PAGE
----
De Blasio Pushes Back Against Pre-K Safety Worries

NEW YORK (AP) -

Mayor Bill de Blasio on Thursday strongly defended New York City’s readiness to launch a massive pre-kindergarten expansion against reports of safety problems at some sites.

De Blasio made pre-K the centerpiece of his first year in office. He said Thursday that 50,000 pre-K students have enrolled.

He said he did not know “why any public official would want to leave parents with the impression that there’s danger when there isn’t a danger.”

On Wednesday, City Comptroller Scott Stringer said the city was far behind schedule in submitting contracts with pre-kindergarten providers, which he says raises possible safety problems with some of the sites.

Stringer said that only 141 of more than 500 contracts have been submitted to his office, even though school starts in just eight days for 50,000 students in the city’s significantly expanded pre-K program. He said failure to provide those contracts to his office — which is required to review all city contracts — is preventing his team from doing safety checks.

“It is risky to be launching a program like this without the proper review,” said Stringer in an interview. “Not getting the contracts means we can’t do our due diligence.”

“We can’t sacrifice safety for expediency,” he said.

The sites that do not have approved contracts will still open Sept. 4, even if the paperwork has yet to be submitted by then to the comptroller. The speedy rollout — New York is trying to do in months what smaller cities like Boston did in years — has cost more than $500 million and comes with massive political stakes for the mayor.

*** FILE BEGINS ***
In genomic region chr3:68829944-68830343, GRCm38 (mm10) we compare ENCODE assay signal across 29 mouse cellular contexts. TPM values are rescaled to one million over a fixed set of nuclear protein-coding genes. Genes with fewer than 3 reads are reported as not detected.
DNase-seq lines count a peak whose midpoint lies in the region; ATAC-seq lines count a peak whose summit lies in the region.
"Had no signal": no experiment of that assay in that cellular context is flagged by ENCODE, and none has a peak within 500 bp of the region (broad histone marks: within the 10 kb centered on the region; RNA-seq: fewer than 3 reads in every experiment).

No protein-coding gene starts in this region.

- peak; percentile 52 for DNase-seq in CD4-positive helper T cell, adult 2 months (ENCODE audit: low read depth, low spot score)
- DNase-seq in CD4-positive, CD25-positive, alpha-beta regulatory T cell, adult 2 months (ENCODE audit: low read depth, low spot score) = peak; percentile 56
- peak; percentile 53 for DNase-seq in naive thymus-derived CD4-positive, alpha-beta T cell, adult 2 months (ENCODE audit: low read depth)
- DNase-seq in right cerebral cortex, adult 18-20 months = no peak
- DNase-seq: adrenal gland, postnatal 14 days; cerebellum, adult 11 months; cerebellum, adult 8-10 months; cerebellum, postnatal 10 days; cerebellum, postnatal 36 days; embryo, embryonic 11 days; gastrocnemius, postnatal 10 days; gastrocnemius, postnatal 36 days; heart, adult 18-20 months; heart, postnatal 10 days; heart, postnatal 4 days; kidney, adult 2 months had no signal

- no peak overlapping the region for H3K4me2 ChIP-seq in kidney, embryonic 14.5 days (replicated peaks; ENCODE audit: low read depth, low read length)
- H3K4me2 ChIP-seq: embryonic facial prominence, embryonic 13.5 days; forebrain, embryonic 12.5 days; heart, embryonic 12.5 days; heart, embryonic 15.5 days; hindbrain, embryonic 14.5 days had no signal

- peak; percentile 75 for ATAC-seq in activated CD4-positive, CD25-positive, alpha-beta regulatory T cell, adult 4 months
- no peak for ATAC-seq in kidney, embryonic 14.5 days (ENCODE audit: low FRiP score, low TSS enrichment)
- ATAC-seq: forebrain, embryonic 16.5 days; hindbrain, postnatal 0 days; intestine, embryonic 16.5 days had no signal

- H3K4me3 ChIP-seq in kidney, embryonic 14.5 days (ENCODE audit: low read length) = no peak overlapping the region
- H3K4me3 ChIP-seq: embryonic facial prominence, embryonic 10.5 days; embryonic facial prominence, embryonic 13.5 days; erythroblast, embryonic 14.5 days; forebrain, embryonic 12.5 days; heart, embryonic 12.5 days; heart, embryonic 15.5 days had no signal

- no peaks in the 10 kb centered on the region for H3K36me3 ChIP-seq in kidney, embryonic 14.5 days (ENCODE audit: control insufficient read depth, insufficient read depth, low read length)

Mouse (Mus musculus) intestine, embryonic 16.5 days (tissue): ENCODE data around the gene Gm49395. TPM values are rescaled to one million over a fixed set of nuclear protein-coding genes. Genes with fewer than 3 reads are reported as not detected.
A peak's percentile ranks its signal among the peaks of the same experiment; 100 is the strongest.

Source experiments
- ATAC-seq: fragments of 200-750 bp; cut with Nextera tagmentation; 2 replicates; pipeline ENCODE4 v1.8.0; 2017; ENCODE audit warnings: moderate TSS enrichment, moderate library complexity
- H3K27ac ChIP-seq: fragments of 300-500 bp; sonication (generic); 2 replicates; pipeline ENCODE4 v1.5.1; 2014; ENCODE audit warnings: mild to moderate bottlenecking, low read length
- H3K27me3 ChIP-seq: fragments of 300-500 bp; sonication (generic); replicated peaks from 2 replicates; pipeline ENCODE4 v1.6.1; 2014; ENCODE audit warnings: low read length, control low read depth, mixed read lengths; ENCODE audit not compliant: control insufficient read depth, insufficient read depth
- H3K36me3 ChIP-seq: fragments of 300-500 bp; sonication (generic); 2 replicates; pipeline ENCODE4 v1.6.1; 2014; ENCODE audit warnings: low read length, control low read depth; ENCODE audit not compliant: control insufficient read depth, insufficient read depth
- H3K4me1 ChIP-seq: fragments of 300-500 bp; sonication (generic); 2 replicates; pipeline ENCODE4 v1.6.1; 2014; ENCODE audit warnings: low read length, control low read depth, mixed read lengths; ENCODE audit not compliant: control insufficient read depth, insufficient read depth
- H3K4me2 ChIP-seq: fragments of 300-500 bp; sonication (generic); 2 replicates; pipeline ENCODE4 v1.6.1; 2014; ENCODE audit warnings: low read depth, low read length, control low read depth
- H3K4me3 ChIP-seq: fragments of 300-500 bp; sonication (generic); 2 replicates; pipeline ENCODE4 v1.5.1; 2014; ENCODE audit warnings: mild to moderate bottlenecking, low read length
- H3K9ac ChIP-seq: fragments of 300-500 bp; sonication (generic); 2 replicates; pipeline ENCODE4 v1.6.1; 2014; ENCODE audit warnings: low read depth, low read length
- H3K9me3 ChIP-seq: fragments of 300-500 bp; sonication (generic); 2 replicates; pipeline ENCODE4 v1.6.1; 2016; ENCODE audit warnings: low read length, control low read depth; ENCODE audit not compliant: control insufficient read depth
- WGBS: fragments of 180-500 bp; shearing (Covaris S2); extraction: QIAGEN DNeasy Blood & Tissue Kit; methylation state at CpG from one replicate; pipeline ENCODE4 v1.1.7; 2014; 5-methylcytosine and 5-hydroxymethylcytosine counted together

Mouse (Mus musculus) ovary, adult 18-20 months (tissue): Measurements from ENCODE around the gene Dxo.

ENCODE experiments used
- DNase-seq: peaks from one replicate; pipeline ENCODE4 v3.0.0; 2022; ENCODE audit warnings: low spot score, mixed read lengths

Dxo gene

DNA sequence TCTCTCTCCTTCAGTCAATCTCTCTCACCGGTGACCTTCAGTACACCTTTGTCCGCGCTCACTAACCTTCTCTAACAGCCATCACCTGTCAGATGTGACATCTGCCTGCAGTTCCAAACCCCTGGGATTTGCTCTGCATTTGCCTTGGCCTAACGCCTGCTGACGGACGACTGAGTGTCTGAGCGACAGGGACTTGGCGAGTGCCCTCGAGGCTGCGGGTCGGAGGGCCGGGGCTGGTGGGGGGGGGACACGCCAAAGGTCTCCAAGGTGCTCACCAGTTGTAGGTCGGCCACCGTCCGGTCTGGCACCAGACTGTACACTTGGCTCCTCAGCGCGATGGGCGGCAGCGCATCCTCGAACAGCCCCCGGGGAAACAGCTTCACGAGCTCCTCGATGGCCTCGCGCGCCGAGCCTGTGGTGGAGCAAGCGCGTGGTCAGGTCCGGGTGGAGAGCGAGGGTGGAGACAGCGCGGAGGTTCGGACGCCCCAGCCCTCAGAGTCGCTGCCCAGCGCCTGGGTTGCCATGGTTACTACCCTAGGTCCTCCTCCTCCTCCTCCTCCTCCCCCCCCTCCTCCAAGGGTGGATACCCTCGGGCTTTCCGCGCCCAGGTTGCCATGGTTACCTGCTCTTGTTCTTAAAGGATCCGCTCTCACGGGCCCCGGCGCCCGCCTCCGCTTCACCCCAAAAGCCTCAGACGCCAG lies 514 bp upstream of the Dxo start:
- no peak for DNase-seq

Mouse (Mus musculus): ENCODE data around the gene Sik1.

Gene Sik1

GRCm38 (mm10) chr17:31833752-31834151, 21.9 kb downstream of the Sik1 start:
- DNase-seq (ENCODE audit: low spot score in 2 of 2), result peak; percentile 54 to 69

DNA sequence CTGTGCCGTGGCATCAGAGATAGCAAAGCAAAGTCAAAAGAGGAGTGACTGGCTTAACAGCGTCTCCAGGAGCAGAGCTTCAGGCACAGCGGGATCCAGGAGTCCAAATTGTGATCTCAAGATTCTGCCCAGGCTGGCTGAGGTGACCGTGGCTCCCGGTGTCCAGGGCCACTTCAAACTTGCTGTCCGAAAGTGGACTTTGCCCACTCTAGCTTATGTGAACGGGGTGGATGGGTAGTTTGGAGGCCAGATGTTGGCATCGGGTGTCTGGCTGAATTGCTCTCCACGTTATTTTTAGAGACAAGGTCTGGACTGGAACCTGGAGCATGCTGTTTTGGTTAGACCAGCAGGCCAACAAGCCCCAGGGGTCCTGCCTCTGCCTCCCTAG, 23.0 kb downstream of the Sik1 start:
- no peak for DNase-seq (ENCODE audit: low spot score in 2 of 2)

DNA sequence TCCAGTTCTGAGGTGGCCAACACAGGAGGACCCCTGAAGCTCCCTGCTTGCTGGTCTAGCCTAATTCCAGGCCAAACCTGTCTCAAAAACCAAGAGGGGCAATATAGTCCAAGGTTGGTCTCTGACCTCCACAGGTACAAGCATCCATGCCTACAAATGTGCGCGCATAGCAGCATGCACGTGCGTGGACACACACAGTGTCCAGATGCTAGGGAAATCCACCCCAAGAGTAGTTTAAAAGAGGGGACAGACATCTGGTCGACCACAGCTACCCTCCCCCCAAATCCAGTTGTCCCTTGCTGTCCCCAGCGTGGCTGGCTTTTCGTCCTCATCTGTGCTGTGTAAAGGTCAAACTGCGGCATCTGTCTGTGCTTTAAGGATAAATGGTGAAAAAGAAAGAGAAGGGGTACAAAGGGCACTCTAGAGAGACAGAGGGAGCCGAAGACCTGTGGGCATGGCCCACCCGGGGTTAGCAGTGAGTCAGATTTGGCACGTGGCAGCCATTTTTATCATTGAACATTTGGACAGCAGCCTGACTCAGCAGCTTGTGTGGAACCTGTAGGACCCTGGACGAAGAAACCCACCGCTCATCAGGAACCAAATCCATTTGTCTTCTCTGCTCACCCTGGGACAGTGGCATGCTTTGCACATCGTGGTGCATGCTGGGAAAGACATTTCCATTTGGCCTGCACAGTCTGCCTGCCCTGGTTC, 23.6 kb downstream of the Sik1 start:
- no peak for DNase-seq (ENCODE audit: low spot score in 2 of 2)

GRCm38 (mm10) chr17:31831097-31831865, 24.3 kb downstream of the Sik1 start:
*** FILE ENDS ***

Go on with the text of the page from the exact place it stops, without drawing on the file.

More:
Administration officials pushed back against the comptroller, saying it was common for some contracts to be registered after the start of the school year and insisting that the pre-K sites and employees are being thoroughly vetted by several city agencies.

“Parents can rest assured: These high-quality programs will be ready, they will be safe, and they will meet the very highest standards,” de Blasio said. “We will, of course, make sure the comptroller has the documents he needs to register contracts in a timely way.”

About 600 Department of Education sites will be used for pre-K sites, but since public schools don’t have the space to accommodate all the new students, more than 1,100 community-based organizations like day cares and religious schools will also host the programs. De Blasio has promised that every classroom will be inspected by the first day of school, which has reassured some advocates.

For the first time in a generation, the top officials in New York City government — including Stringer and de Blasio — are all Democrats. And while the leaders have largely walked in lockstep in a liberal agenda, this is not the first time the comptroller has looked to assert his independence from the mayor.

Stringer also criticized de Blasio for an accounting issue on the city budget deal that was reached in June. And he was alone among top Democrats to say it was inappropriate for the mayor to have called the NYPD in February to inquire about the arrest of a political ally.